Low number of reported coronavirus cases in Turkey raises eyebrows

''It’s worth noting that Arsenal now has as many reported cases of COVID-19 as Turkey. Juventus has more.''

This ironic social media commentary made earlier in March summarised what many concerned Turkish citizens -- apparently a minority -- were asking themselves about whether their government, reputed for arrogant non-transparency, was once more engaged in a massive cover-up over the spread of COVID-19.

At the time of writing this article, Turkish Health Ministry officials had declared just two confirmed cases of coronavirus. Turks’ natural confusion is therefore justified, especially when their eastern neighbour, Iran, has more than 8,000 cases of COVID-19 and is one of the peak countries of the pandemic.

Most people in Turkey are in the dark because of state control of the media. Until very late, even the so-called alternative media did not seem to grasp the gravity of the pandemic, focusing on the tumultuous political stage instead. This collective failure to inform the public may eventually be seen as the cause, should coronavirus cases rise geometrically.

What is the reality?

If anybody, Turkish doctors should know the truth. I talked to doctors who pointed out that the well-established Turkish Medical Association requested permission to mobilise mass testing of citizens across Anatolia. However, since the organisation is seen as oppositional and far too autonomous for the government, its requests were ignored.

This was enough to raise eyebrows, said a doctor who works at the American Hospital and who, out of safety concerns, asked to remain anonymous.

Unlike the situation in many other countries, doctors in Turkey pointed out the core matter that explains the air of hush-hush is the monopoly the Turkish state holds on the testing process and its draconian control over hospital records.

“Thus far, Turkey has been using its own virus detection (real-time PCR) kits,” said Dr Ergin Kocyildirim, a heart surgeon and assistant professor at the University of Pittsburgh’s School of Medicine in the United States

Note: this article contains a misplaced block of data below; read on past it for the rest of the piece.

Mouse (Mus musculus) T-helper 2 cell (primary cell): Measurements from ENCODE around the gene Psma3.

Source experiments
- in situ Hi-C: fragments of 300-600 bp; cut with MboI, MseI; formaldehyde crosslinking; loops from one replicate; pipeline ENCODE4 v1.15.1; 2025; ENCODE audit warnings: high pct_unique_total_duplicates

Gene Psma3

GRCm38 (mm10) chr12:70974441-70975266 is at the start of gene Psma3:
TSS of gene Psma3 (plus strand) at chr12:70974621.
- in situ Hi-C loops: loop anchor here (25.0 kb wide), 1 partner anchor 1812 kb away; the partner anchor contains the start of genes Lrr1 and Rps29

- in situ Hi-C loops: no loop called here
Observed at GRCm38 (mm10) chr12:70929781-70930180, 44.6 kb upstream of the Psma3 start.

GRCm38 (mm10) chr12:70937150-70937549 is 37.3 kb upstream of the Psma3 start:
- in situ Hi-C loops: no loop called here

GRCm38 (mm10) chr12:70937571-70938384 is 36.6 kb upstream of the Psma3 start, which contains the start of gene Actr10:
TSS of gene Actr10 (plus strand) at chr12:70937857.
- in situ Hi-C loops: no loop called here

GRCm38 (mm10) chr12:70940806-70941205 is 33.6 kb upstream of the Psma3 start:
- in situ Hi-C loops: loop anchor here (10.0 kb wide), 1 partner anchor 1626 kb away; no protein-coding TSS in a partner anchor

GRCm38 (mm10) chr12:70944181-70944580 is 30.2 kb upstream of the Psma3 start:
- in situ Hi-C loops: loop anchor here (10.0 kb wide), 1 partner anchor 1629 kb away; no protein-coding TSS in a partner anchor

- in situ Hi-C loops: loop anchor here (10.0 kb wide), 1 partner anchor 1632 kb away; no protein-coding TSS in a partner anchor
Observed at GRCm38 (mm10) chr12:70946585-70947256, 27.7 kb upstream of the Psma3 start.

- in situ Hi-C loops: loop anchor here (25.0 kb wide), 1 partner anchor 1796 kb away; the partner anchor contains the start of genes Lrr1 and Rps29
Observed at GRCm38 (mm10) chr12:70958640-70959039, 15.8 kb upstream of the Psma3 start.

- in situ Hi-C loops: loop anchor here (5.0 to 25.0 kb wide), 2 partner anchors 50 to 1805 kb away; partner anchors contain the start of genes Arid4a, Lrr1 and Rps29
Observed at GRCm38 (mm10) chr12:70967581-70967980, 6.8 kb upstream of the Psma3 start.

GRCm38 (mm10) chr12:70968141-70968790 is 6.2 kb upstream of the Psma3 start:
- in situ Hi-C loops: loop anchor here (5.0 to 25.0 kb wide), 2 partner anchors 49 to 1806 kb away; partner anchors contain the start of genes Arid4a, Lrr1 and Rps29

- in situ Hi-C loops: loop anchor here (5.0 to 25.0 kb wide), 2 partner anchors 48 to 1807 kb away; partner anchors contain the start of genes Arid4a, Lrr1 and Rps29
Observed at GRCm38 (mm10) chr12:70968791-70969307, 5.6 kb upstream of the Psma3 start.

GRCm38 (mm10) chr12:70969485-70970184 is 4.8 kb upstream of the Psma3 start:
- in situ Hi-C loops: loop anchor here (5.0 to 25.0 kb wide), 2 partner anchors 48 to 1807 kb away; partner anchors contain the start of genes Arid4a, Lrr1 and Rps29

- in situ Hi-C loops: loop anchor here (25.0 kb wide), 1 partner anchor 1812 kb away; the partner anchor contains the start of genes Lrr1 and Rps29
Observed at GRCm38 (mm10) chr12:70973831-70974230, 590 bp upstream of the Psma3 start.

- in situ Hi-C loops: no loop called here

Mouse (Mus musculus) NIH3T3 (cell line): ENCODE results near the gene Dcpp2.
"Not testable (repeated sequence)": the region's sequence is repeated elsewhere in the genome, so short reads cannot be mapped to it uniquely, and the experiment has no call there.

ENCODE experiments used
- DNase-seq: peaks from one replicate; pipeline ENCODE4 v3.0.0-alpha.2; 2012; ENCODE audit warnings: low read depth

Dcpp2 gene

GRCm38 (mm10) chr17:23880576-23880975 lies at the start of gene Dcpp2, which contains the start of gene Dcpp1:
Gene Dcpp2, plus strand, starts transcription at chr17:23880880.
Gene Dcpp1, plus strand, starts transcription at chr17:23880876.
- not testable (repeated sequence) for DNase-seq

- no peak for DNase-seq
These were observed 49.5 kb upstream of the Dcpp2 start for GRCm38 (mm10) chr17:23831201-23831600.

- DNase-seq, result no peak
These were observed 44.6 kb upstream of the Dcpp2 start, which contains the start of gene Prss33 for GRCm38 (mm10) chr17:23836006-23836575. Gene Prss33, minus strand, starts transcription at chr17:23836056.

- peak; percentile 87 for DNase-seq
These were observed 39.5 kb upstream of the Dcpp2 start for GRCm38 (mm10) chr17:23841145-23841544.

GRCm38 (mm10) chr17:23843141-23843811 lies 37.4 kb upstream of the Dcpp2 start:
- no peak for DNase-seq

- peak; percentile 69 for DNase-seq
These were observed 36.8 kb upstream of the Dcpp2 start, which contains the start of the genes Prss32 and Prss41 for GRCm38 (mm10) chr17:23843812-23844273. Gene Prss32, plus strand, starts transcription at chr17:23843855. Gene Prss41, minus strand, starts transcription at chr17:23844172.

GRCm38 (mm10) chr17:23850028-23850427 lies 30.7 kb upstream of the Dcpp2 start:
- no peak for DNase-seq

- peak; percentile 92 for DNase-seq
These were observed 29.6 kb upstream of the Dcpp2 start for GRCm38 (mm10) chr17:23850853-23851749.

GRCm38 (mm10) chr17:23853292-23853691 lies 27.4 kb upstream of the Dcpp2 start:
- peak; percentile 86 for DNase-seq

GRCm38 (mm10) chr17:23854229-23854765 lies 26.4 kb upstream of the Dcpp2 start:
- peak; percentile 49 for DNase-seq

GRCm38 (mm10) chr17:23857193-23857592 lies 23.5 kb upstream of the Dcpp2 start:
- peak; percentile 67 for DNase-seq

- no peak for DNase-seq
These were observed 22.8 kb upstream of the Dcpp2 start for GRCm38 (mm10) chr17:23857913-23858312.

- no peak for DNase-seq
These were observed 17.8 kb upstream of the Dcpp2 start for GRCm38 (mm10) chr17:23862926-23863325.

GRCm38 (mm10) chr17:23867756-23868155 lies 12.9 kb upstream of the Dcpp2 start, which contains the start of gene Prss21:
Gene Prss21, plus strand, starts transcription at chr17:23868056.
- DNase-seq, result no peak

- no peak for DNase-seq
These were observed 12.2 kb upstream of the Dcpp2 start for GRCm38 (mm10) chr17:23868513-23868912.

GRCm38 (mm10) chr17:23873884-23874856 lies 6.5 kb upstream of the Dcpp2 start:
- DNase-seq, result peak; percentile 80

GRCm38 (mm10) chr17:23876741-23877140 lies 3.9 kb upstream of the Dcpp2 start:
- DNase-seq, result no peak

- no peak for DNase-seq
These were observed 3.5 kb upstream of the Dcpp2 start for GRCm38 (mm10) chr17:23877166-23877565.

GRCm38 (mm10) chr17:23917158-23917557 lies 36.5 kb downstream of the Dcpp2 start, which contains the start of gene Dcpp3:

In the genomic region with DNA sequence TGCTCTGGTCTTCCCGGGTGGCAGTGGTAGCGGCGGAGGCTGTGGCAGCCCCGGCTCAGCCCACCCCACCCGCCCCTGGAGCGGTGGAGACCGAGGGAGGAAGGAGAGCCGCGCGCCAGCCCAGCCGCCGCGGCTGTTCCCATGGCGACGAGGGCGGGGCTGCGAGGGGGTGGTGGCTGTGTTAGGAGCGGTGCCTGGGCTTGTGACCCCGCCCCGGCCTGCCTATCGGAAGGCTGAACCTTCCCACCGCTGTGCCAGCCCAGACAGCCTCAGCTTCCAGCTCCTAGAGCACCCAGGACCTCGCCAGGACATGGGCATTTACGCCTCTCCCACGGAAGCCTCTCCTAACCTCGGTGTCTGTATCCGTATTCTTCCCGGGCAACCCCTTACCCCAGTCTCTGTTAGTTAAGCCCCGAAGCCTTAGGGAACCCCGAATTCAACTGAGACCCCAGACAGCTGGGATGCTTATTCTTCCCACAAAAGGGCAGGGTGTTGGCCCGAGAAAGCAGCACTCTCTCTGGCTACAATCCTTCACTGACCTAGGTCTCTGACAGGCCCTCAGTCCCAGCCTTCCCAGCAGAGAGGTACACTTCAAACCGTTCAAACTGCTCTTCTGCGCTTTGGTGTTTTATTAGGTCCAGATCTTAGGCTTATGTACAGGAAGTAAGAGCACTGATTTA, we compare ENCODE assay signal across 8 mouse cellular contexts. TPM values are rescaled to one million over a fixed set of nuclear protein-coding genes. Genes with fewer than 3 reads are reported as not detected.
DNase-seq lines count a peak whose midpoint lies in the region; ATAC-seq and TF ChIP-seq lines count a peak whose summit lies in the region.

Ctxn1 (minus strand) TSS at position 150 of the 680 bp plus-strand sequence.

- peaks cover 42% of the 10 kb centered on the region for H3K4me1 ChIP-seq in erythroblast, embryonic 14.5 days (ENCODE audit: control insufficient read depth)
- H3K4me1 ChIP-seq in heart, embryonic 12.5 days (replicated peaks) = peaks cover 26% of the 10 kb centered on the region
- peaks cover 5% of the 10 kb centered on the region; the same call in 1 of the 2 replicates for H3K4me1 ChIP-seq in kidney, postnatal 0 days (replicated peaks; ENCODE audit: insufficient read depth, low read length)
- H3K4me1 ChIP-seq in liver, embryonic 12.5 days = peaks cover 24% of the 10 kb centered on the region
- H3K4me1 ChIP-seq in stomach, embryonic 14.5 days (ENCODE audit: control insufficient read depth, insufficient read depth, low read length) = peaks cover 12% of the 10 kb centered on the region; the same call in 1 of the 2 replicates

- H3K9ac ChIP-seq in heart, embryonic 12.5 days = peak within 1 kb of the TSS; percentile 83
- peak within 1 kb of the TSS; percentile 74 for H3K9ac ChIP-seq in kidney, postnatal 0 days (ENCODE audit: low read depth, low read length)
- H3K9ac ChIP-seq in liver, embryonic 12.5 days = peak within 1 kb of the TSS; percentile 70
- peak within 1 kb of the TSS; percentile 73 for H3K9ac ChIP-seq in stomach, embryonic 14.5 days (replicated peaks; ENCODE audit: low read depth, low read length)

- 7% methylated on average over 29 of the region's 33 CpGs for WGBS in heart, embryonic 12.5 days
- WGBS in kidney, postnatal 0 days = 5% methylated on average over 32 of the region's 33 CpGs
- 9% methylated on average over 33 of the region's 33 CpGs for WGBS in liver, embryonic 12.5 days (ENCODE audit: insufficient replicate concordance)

Writing for the international affairs magazine published by the Centre for the National Interest, Kocyildirim added: “Those kits are produced and manufactured in Turkey by an authorised private company funded by governmental institutional grants... Existing conventional PCR testing might take about 24 hours. Turkey claims its test is the fastest and the most accurate test in the world.”

“Also, until today, those tests were all performed at a central testing facility; every hospital sent samples to the nation's capital. To date, Turkey has done about 2,500 tests. The lack of any identified cases provoked suspicion because if the test is negative, there was no other way to prove that the test might be positive,” he said.

Another doctor, apparently frustrated over the lack of cooperation between the government and private hospitals, said: “These tests raise suspicion because we have no way of verifying whether those tests were done on COVID-19 kits or kits on some other diseases.”

However, given that the International Monetary Fund announced a large budget to combat the virus and following the World Health Organisation's declaration that this is a global pandemic, some steps announced by the Turkish government are seen as positive. Following the suspension of flights from Italy, Iran and China and a border closure with Iran, Turkish schools will be closed for up to three weeks starting March 16. Spectators will be barred from sports events and parliament will be closed to visitors.

Whether these measures prove to be half-hearted remains to be seen. It is well-known that in a predominantly Islamic country, with a population exceeding 80 million, one of the main potential public risk spaces are the mosques. Sociologically, Turkey stands out as a place -- with more than 100,000 imams (on state payroll) and as many mosques -- where public prayers gather very large masses, almost to the point of fetishisation.

Turkey's mighty Diyanet (the Directorate of Religious Affairs) ignored expectations to shut down the mosques as part of the measures. This is a cause for concern but not surprising.

During such a time when the rest of the world is considering how to cope with this global disaster, Turkey, along with many other Islamic countries, is facing a test on sound reasoning. They will probably fail this test, possibly until they must face the harder truth.